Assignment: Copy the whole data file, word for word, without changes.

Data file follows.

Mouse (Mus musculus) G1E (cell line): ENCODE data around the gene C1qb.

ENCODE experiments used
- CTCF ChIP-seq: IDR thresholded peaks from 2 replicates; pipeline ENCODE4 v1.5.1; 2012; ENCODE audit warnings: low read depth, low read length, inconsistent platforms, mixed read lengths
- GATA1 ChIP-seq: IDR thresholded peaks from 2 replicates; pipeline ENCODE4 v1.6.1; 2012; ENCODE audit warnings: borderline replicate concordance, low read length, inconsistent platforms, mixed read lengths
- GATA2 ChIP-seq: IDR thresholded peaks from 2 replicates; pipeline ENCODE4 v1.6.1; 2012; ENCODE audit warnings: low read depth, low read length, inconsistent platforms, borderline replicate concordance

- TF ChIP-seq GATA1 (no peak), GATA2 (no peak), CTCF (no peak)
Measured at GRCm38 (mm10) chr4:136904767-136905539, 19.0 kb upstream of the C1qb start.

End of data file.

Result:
Mouse (Mus musculus) G1E (cell line): ENCODE data around the gene C1qb.

ENCODE experiments used
- CTCF ChIP-seq: IDR thresholded peaks from 2 replicates; pipeline ENCODE4 v1.5.1; 2012; ENCODE audit warnings: low read depth, low read length, inconsistent platforms, mixed read lengths
- GATA1 ChIP-seq: IDR thresholded peaks from 2 replicates; pipeline ENCODE4 v1.6.1; 2012; ENCODE audit warnings: borderline replicate concordance, low read length, inconsistent platforms, mixed read lengths
- GATA2 ChIP-seq: IDR thresholded peaks from 2 replicates; pipeline ENCODE4 v1.6.1; 2012; ENCODE audit warnings: low read depth, low read length, inconsistent platforms, borderline replicate concordance

- TF ChIP-seq GATA1 (no peak), GATA2 (no peak), CTCF (no peak)
Measured at GRCm38 (mm10) chr4:136904767-136905539, 19.0 kb upstream of the C1qb start.